Global Telecoms Giants Samsung, Google Forge Patent Deal, What Now Apple?
By Esther Tanquintic-Misa | January 28, 2014 12:26 PM EST
Global telecoms giants Samsung and Google has forged a 10-year cross-licensing deal on technology patents, which includes the existing ones as well as those filed within the term period.
Journalists walk at the Samsung booth during a media preview day at the IFA consumer electronics fair in Berlin, Sept. 5, 2013.
Samsung made the announcement on Monday. It declined to provide details of the arrangement, including financial terms.
The collaboration, according to Allen Lo, Google's deputy general counsel for patents, in a written statement, enables both to "focus on innovation (while) reducing the potential for litigation."
Google's Android operating system powers most of Samsung's smartphones. With the deal, development of the Android ecosystem is expected to be further boosted.
"This agreement with Google is highly significant for the technology industry," Dr Seungho Ahn, head of Samsung's Intellectual Property Center, said. "Samsung and Google are showing the rest of the industry that there is more to gain from cooperating than engaging in unnecessary patent disputes."
The deal will cover other product categories between the two telecoms giants, not just Android and mobile.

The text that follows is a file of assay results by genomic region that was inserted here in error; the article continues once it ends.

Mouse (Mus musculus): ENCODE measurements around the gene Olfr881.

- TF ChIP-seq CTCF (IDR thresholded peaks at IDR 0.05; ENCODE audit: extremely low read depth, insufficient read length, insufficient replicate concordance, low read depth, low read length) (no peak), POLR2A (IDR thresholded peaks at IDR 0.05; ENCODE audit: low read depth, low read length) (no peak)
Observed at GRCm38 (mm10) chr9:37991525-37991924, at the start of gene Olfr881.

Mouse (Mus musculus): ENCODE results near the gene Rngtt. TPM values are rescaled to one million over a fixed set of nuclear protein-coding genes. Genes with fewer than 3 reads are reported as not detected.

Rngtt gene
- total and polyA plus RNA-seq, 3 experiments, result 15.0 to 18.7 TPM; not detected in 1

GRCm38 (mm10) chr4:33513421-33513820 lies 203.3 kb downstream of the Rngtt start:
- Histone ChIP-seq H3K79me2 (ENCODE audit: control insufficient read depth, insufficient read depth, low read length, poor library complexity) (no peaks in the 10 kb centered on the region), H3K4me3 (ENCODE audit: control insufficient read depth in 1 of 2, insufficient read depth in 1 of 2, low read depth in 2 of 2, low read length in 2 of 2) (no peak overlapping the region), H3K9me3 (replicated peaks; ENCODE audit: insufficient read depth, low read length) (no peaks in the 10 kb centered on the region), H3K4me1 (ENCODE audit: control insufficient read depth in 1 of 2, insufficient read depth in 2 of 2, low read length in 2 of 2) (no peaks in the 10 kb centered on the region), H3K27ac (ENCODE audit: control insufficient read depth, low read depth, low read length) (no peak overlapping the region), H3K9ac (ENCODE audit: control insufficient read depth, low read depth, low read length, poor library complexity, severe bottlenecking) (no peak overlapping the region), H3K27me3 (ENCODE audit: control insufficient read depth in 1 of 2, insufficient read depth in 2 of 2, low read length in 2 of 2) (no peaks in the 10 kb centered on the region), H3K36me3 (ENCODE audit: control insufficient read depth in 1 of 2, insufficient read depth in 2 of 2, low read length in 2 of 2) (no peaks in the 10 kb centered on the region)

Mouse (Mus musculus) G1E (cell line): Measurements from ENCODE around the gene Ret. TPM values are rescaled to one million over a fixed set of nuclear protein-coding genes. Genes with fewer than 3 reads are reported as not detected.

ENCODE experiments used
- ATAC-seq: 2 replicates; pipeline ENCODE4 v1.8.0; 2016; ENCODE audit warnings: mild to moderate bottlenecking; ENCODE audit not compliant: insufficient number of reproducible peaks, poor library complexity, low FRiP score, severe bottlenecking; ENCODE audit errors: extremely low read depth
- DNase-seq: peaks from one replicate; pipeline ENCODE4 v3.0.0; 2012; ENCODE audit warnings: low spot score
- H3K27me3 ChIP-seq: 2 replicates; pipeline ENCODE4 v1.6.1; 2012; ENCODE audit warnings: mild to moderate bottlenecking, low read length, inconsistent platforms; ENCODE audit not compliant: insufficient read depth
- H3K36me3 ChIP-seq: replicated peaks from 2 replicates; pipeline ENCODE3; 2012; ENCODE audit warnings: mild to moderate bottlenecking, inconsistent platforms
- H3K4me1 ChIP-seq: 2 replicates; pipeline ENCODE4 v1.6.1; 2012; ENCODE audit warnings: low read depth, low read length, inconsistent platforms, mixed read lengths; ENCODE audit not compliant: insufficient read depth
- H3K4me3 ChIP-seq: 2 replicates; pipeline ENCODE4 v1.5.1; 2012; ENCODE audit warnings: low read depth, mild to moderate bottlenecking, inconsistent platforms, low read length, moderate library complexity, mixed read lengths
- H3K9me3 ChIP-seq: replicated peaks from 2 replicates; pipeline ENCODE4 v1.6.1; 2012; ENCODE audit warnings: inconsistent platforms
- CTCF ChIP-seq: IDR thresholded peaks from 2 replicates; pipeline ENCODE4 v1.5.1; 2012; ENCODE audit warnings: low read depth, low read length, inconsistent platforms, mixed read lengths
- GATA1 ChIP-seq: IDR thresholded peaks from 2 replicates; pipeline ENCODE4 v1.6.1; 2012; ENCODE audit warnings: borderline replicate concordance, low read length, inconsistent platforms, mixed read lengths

"The mobile market right now is growing way beyond smartphones and tablets," Malik Saadi, practice director at ABI research, said.
Samsung has been engaged in a series of legal disputes over mobile technology patent with Apple. Just recently, the Korean company had been ordered to pay the American telecoms giant US$930 million in damages for patent infringement.
"Samsung and Google own a lot of patents, but they haven't been able to gain much leverage from those patents against Apple, Microsoft and others," Florian Mueller, an intellectual-property consultant in Germany who specialises in software patents, wrote on his blog.
According to data from IFI Claims Patent Services, Samsung received 4,676 U.S. patents in 2013, while Google got 1,851 patents.
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